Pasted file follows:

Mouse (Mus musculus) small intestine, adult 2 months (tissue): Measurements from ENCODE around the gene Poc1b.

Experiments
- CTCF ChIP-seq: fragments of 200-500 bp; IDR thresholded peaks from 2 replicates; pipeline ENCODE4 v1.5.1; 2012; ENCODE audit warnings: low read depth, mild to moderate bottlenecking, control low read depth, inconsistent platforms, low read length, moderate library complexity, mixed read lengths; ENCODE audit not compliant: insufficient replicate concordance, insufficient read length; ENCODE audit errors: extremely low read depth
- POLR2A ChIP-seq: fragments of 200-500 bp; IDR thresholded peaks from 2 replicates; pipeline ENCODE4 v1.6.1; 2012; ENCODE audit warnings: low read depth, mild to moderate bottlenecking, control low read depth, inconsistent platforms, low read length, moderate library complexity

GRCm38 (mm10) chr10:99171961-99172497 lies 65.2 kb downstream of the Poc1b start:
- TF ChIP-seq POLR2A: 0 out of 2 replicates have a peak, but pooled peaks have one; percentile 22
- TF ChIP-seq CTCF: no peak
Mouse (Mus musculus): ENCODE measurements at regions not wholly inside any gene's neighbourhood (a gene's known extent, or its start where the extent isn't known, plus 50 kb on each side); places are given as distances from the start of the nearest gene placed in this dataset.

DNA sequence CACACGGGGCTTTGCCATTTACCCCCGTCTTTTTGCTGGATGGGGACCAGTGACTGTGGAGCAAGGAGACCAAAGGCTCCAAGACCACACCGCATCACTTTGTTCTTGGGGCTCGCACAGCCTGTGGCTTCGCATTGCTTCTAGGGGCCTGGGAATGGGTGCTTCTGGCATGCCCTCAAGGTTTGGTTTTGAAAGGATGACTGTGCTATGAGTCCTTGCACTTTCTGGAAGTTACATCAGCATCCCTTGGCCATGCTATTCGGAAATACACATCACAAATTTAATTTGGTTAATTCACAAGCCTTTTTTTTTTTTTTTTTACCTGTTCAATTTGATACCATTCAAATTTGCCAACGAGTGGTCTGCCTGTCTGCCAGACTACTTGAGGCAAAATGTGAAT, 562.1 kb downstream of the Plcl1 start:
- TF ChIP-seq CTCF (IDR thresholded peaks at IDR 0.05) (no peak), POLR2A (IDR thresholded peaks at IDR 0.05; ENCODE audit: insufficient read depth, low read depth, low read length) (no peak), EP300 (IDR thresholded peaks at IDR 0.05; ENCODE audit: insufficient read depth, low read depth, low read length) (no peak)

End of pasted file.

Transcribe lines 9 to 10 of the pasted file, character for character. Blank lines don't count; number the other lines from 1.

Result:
DNA sequence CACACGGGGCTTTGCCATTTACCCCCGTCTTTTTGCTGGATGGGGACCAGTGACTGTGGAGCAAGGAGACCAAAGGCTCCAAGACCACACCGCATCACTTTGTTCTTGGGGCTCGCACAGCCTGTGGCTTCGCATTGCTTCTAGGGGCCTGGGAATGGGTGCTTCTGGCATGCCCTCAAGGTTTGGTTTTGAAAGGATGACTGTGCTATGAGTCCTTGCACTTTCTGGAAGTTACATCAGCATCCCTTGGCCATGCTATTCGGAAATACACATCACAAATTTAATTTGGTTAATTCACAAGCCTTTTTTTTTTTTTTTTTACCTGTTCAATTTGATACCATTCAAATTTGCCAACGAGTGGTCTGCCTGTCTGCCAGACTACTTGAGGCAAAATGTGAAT, 562.1 kb downstream of the Plcl1 start:
- TF ChIP-seq CTCF (IDR thresholded peaks at IDR 0.05) (no peak), POLR2A (IDR thresholded peaks at IDR 0.05; ENCODE audit: insufficient read depth, low read depth, low read length) (no peak), EP300 (IDR thresholded peaks at IDR 0.05; ENCODE audit: insufficient read depth, low read depth, low read length) (no peak)